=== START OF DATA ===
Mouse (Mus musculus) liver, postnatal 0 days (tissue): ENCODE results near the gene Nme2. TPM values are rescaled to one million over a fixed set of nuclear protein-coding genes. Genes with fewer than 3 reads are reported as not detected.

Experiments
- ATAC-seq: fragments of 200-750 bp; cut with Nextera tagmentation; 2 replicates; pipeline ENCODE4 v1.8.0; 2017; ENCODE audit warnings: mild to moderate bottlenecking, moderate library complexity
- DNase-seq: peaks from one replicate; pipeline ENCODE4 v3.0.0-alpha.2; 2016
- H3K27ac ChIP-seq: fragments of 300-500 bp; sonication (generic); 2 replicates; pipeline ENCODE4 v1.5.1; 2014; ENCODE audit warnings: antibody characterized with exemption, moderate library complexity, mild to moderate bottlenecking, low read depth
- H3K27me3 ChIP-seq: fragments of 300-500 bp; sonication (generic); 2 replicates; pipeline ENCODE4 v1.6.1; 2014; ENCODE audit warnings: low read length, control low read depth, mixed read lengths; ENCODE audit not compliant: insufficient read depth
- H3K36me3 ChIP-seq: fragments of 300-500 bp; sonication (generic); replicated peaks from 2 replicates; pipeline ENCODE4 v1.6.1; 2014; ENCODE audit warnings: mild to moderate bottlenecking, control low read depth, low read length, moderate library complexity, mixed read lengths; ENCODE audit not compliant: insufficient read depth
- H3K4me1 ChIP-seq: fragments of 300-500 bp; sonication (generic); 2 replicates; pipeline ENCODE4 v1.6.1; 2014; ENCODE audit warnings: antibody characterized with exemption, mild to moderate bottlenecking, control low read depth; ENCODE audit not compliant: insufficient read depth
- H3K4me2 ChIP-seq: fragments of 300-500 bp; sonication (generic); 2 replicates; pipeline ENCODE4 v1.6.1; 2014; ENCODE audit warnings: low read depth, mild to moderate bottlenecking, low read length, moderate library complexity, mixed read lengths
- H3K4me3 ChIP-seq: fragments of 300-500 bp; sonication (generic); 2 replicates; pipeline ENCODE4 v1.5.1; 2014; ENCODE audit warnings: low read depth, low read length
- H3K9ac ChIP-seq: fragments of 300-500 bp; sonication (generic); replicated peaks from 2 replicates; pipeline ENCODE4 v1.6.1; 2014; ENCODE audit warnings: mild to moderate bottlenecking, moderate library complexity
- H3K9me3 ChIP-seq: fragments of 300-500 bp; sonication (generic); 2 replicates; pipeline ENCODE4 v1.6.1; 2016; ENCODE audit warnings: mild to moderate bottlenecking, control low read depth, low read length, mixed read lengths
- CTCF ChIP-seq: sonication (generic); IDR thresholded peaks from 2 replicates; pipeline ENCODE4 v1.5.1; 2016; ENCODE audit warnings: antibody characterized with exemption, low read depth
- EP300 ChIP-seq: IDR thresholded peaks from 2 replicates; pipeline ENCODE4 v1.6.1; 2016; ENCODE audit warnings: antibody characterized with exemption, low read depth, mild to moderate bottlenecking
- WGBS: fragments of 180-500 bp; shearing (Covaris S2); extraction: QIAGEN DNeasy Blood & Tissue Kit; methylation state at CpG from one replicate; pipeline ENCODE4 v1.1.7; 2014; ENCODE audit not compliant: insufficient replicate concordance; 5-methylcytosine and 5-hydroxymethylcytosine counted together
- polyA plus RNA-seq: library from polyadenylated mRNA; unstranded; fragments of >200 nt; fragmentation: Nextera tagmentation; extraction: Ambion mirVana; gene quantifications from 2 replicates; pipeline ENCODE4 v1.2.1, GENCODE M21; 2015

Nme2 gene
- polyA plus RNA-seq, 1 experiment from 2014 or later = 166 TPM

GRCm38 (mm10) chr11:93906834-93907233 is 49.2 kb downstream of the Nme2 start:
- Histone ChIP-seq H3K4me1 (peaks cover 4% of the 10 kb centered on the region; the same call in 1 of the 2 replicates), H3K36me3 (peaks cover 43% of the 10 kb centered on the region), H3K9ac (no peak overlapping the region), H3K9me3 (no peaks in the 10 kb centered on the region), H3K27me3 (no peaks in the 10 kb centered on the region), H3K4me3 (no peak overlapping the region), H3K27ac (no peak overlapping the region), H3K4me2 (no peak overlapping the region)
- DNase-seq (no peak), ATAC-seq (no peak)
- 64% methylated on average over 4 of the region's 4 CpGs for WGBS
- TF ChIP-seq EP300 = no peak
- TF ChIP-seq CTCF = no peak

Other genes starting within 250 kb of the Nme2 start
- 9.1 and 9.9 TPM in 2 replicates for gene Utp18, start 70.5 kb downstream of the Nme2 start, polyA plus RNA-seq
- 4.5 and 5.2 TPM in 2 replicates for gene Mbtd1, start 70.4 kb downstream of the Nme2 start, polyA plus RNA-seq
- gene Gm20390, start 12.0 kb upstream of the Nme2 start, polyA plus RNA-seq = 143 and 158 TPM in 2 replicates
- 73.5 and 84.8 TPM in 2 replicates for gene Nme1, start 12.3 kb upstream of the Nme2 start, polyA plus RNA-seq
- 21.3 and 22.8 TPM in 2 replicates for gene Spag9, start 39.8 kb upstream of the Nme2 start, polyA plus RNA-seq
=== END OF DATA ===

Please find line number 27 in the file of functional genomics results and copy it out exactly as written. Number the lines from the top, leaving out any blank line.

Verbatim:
- 4.5 and 5.2 TPM in 2 replicates for gene Mbtd1, start 70.4 kb downstream of the Nme2 start, polyA plus RNA-seq